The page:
The horse traipsed and trotted around the entrance to the bridge, stopping before a support beam. The sword hacked at the support beam and I watched chunks of the dark wood fall into the water! The chopping of the bridge left me frozen. I thought this was the way the Hessian saw fit to kill Tamera, Uncle Tuck, and who else knows! The Hessian guided the horse to the other beam, and as his sword glowed white hot, he wielded it with the same ax determination on the opposite side. I screamed, stuck in the spot I was left in, desperate to move!

The Hessian was determined to destroy the bridge with me on it!

As the blows of his sword connected with the wood of the bridge, flames ignited on the right side. They traveled up the structure as if it was a birthday candle. The fire lapped towards the rail where I stood catching the sleeve of my sweatshirt. The heat was hotter than any oven door I could open. The entrance which had been my salvation, cracked and crumbled into the water!

The hands grabbed the back of Tamera’s sweatshirt, while I put out the fire on my sleeve. I was pulled with the force that knocked me down and I was sure I was bruised behind. The flames crackled and roared, as the structure creaked and groaned consumed by the insistent heat. The inferno overtook the roof of the bridge, and a support beam fell near my head. I swatted at the embers in my hair. I couldn’t scream, my throat still hurt. The swinging stopped as the flames on his sword changed red then white! I felt splinters in my hand, and the gouge from the nails I gripped.

I coughed as I was dropped on the lake’s the muddy bank with the care of a beached whale thrown up by an ocean. The bridge was burning. My way to get back to Han’t Woods was gone.

The air was still. The crackle of the fire consuming the bridge was the only thing to be heard along with the call of the crows. My face bled. My hands ached. I had splinters in my elbows and backs of my thighs. I swallowed a scream in my throat, the curses that threatened to wake the dead in that old black walnut tree.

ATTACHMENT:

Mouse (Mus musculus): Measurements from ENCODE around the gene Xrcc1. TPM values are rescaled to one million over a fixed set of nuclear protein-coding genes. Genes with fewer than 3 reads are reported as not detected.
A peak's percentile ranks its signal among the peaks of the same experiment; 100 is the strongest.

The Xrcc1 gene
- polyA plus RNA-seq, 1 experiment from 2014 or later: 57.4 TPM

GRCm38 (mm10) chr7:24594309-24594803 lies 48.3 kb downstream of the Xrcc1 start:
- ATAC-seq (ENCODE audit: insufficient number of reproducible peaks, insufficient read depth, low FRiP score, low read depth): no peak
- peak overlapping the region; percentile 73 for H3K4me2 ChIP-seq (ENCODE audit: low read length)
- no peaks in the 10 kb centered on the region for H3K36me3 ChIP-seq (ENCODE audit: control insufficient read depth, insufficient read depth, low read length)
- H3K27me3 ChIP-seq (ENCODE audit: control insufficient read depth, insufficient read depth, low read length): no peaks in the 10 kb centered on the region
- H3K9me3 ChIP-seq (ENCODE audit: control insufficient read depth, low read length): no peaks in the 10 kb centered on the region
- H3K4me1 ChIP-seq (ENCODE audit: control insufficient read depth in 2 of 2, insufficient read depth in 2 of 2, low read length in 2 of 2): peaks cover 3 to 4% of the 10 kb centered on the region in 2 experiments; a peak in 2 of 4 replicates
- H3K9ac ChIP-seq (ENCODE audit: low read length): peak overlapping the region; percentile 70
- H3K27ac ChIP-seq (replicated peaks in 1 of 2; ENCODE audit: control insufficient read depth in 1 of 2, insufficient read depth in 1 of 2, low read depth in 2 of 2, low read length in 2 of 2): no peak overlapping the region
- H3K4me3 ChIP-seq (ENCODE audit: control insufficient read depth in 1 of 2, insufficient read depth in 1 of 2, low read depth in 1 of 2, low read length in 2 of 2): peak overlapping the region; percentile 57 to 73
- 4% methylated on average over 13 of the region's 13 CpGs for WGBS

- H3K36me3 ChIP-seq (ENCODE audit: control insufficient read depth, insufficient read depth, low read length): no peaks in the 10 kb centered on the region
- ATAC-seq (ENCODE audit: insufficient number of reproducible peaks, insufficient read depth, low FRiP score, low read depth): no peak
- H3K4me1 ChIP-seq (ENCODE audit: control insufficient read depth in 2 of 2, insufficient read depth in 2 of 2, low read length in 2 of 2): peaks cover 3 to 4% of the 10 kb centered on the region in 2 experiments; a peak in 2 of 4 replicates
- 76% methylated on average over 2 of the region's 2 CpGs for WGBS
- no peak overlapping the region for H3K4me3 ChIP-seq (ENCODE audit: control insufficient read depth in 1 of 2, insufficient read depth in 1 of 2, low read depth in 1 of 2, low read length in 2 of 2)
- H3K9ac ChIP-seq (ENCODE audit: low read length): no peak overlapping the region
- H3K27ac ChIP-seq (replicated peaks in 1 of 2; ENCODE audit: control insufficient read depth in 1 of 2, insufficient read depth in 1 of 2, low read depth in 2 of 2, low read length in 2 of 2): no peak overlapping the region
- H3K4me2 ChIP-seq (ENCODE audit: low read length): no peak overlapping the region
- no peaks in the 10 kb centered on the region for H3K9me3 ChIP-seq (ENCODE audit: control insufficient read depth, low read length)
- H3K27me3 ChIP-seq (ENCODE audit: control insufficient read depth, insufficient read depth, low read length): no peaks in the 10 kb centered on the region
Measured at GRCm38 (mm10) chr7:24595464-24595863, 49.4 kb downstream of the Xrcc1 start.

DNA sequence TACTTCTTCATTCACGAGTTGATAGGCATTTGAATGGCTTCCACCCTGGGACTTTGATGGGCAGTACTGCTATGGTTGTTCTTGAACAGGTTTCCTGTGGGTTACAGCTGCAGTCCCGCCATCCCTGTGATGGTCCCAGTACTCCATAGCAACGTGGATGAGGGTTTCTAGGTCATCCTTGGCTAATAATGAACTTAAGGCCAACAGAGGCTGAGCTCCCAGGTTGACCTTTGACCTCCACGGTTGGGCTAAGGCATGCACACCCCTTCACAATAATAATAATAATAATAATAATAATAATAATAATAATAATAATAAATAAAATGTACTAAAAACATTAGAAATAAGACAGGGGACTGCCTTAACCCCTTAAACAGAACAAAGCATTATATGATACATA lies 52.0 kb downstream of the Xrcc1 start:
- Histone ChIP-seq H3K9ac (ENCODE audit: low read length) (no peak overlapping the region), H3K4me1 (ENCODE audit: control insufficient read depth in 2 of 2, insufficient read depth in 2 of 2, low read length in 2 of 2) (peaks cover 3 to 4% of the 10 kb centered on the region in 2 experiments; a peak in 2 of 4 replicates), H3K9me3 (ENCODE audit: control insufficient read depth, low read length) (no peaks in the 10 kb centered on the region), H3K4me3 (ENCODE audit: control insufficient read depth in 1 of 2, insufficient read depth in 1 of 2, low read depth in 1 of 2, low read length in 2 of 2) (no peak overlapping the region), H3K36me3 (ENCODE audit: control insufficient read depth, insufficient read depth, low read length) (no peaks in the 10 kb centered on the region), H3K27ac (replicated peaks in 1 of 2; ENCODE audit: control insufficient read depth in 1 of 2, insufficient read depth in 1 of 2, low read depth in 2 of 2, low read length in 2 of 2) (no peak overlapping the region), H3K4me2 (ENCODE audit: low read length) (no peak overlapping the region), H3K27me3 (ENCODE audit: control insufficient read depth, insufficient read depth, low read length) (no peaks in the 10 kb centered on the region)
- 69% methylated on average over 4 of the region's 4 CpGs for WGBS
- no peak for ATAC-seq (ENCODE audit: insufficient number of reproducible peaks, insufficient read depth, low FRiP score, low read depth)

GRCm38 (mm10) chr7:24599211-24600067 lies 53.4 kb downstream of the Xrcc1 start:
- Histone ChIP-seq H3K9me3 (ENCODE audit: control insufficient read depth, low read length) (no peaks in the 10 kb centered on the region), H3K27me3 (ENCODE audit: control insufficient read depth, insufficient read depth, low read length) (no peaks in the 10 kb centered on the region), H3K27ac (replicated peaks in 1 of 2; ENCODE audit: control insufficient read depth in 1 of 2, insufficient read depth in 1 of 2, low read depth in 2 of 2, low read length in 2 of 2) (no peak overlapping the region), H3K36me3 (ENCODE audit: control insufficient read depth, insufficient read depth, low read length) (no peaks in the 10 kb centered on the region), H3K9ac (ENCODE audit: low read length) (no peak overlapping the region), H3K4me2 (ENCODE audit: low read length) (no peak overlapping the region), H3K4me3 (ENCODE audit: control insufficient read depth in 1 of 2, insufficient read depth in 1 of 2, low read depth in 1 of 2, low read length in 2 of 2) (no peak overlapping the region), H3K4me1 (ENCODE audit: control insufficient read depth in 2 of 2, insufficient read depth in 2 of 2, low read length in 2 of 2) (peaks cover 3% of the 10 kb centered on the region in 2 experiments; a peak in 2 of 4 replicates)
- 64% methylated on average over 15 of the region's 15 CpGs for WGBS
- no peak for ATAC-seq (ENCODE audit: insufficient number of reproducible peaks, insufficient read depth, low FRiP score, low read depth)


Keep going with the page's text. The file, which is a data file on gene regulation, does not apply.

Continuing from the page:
The Hessian turned with almost a flourish and at full gallop, rode back towards Hant’s Woods. I failed. I must have dug on the wrong side of the tree. My Grandmother Estelle told me when we went to visit the graveyard where the Deacons all rested why certain stones faced away and toward the sun. “Those that’s gon see the Lord’s return always faces north, Avery.” My grandmother had said. “Those that ain’t, well, they faces the south—away from the sun.” I dug on the south side of the tree!

I sat watching the bridge burn. My soft cries of the frustration from my rescue became a howl. This howl came from my throat in fury and rage, reminding me of the ache in my chest. The still, fire-warmed air reminded me just how helpless I had become. My family was cursed. There could be no more denial. No more reasoning away. I, like my Grandpa Deacon centuries earlier, would never be free.


The Deacon’s Girl is going to be turned into a novel. The release date is October 2020. Stay tuned. -JBHarris


Daddy Lesson’s #3-Finances



“Always keep some money on you.”

– Richard L. Bush (1948-1998)


The running theme that I tell people is that I’m the daughter of a hustler. I really, truly am. My father didn’t like the word ‘No’, and believed in making sure certain things were in place so other things could happen. One of those things that he taught me was to make sure I could take care of myself. The best way he thought I could do that, was to make sure that I always had some money on me.

My father made sure my sister and I got used to carrying, purses and a wallet. He would tell us that we  should keep money on us in case we go somewhere. He wanted us have some sense of financial responsibility even then. I mean, when I was in fifth grade, when I started carrying a purse WITH money in it! I mean, it was my Dad that taught me how cool having a bank account was! He taught me and my sister how to use and ATM!

Daddy taught me how to hustle, and be okay with (as a woman) to have my own money. Even though he didn’t teach us how to save (that came later for me after he died), but it make me see money as a tool. It was this strange dichotomy:  money is  tool to be used, but not to be saved.  But there was a power in that as a little girl. I had the power to realize that I can do what I wanted to do–if I had the money to do so.

From that, I was never afraid to work for what I wanted. Ever. The dream is free, and the hustle is real…and it needs to be funded. Until the Lord sends more help, or you win the LOTTO? Hustle. It won’t kill you. I promise it won’t.